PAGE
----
16 February 2016 5:00 pm at SAUL Studio
Speaker: Dr Gary A. Boyd & Dr Anna Ryan introduced by Peter Carroll
Rather than the monuments, places and things that dominate most accounts of architectural modernity, INFRA ÉIREANN – Infrastructure and the Architectures of Modernity in Ireland 1916–2016 shifts attention to less visible net works, systems and connections. Emphasizing the effects of Ireland’s rurality, and of its position midway between Europe and the USA, it makes the case for stuff like electrification, telephone networks, highways, airports, and data storage as being most symptomatic of the Irish experience of the modern. This is fresh research, and a valuable contribution to the now growing number of alternative narratives of modernity. – Adrian Forty
Dr Gary A. Boyd is a Reader in Architecture at Queen’s University, Belfast and has published widely on issues regarding Ireland’s architecture, past and present, including the
book Ordnance: War + Architecture & Space, together with Denis Linehan. In 2013 he curated the Folly: Art after Architecture exhibition at the Glucksman Gallery in Cork, and together with John McLaughlin he was appointed joint- commissioner/curator of the Irish pavilion for the 14th Architectural Biennale, Venice 2014. Their book Infra Éireann is the record of this exhibition.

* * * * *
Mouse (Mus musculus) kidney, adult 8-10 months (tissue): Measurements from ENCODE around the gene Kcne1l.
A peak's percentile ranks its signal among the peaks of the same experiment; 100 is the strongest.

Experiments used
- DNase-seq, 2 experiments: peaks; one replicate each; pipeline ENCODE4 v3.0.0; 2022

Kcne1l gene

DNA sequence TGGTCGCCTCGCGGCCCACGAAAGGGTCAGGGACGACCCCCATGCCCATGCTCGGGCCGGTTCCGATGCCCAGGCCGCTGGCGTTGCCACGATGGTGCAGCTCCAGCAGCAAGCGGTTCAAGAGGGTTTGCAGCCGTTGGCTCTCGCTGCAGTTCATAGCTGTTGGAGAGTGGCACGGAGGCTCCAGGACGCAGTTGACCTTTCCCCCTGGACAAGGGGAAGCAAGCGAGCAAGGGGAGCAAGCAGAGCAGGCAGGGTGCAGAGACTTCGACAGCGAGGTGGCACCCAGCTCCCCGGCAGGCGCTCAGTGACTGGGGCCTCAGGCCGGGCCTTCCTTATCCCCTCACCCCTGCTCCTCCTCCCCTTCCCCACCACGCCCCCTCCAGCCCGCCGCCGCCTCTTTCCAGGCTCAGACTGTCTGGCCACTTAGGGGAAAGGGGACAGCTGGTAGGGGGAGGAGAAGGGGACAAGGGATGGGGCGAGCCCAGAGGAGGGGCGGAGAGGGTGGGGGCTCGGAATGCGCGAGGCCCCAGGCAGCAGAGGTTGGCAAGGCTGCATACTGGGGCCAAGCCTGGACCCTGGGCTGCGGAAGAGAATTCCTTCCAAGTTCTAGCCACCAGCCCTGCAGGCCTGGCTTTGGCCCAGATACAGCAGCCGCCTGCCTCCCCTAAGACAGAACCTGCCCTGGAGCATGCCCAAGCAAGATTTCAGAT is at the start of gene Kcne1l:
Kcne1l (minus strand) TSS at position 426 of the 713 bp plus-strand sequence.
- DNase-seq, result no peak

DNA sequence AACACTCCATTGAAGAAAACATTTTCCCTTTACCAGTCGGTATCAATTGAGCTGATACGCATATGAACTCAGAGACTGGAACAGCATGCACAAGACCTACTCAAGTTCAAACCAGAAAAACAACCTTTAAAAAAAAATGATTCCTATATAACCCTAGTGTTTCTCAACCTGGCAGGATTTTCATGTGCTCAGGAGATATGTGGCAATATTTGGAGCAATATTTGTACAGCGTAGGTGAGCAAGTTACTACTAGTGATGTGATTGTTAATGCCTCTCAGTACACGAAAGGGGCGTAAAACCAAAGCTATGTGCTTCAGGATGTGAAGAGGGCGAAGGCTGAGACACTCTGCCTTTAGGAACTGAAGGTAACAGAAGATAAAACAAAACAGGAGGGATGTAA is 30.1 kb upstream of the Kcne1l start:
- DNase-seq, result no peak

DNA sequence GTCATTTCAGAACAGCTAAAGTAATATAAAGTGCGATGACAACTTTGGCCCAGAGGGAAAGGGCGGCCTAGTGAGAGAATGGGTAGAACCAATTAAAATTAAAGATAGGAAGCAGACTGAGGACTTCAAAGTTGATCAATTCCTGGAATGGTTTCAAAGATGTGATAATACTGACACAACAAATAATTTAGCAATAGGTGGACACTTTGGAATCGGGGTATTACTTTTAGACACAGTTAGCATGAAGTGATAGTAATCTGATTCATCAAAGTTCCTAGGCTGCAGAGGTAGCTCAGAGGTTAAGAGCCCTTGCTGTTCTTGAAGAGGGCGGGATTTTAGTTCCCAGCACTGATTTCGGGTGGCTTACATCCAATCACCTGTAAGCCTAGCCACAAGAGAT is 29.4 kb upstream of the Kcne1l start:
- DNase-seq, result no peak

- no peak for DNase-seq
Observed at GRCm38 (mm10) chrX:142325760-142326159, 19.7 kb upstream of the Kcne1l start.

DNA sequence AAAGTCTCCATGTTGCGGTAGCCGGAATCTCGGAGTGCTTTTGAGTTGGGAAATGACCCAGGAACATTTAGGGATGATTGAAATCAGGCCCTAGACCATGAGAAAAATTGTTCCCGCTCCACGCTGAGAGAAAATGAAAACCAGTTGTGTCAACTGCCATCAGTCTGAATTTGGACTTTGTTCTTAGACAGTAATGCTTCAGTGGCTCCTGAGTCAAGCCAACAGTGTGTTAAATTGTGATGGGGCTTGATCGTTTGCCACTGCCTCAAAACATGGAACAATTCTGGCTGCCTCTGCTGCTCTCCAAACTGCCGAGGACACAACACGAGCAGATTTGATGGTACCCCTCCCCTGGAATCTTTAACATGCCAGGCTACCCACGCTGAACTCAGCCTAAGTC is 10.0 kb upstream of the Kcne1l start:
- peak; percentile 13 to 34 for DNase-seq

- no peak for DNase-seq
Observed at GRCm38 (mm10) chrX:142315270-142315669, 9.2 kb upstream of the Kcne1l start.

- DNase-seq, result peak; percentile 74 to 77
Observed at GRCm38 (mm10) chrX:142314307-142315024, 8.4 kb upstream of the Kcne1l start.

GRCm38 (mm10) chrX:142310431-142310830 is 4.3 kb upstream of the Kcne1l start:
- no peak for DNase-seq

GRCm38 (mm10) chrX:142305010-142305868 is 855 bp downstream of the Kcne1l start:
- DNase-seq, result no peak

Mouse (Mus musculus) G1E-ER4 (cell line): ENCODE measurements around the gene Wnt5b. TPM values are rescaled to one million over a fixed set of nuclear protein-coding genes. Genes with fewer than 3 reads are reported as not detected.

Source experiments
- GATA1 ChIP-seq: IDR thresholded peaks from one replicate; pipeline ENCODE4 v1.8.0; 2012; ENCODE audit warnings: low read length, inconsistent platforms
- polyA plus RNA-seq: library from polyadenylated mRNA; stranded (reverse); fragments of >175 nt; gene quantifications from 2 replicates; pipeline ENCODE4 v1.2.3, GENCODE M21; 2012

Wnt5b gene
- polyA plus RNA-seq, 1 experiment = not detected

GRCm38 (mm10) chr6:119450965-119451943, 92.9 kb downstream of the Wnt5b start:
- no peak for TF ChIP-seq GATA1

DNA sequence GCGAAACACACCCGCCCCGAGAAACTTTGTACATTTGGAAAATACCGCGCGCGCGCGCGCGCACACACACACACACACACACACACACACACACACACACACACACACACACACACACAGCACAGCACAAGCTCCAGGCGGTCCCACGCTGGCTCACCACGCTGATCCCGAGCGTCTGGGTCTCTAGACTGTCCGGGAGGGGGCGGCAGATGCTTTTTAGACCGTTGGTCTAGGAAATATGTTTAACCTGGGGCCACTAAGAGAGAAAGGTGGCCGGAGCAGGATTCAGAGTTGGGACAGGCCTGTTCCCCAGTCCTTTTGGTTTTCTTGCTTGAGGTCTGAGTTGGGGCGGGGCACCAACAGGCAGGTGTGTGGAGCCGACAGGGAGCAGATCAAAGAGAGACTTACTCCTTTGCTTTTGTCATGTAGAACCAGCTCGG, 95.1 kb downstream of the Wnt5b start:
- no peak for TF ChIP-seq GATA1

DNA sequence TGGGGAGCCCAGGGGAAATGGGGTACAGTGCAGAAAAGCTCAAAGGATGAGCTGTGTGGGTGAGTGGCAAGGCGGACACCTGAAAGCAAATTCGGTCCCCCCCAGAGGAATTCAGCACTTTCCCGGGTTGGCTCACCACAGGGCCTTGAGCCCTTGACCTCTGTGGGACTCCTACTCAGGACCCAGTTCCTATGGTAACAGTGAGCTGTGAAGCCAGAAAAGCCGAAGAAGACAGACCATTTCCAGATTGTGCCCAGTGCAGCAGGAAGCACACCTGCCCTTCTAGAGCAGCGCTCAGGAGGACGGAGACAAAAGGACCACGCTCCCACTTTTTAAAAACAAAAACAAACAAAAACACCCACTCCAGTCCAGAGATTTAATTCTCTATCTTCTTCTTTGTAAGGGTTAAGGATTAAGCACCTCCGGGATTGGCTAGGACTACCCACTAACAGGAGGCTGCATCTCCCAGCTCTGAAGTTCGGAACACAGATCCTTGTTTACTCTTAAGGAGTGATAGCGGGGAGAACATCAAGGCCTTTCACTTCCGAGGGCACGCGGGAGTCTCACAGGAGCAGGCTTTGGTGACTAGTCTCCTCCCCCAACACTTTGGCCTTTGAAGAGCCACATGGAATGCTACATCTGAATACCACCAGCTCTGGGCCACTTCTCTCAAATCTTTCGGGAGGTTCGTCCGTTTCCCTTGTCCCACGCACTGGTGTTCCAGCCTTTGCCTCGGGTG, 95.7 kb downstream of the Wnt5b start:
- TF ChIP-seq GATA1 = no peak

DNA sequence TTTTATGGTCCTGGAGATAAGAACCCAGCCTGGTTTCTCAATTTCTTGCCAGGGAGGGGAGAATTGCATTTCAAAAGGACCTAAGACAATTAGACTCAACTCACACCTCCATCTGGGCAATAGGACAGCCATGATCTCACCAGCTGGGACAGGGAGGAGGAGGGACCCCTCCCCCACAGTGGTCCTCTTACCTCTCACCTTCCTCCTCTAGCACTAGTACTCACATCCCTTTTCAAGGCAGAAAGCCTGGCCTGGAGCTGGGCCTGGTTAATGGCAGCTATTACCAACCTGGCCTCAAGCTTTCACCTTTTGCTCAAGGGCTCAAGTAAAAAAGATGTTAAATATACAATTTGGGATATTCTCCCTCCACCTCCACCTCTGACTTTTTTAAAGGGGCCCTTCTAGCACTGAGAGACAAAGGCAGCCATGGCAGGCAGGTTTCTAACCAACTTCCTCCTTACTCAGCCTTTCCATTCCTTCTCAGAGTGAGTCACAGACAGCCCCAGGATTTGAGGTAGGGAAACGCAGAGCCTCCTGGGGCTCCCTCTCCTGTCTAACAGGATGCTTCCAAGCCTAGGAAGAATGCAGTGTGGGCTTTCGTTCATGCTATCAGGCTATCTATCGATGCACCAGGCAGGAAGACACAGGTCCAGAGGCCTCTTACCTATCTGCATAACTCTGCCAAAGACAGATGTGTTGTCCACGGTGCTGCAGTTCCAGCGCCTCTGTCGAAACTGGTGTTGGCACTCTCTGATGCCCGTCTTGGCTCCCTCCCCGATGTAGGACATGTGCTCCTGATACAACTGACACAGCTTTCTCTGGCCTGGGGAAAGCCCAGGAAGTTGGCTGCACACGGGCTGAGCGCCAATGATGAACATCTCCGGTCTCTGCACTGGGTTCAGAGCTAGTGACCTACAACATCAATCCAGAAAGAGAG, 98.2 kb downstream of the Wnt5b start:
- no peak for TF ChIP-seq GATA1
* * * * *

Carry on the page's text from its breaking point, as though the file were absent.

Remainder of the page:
Dr Anna Ryan is a Lecturer at SAUL since 2007 where, as an architect and geographer, she follows interests in landscape, writing, cultural geography, drawing and
photography through her teaching and research. Her publications include the book
Where Land Meets Sea: Coastal Explorations of Landscape, Representation and Spatial Experience, while her research essay for Infra Éireann focuses on Shannon
airport, its spatial origins and the impact of jet aircraft on its architecture.
“Futures of the past” looks at buildings of the past and how we think about their future. Aware of the necessarily creative and destructive role of architecture we hold a
deep interest in what exists. This series of talks is a public forum intended to address a range of questions on architecture’s role, past and present. The current suite of lectures focuses on architects in the role of curators of historic buildings as well as the technologies of preservation.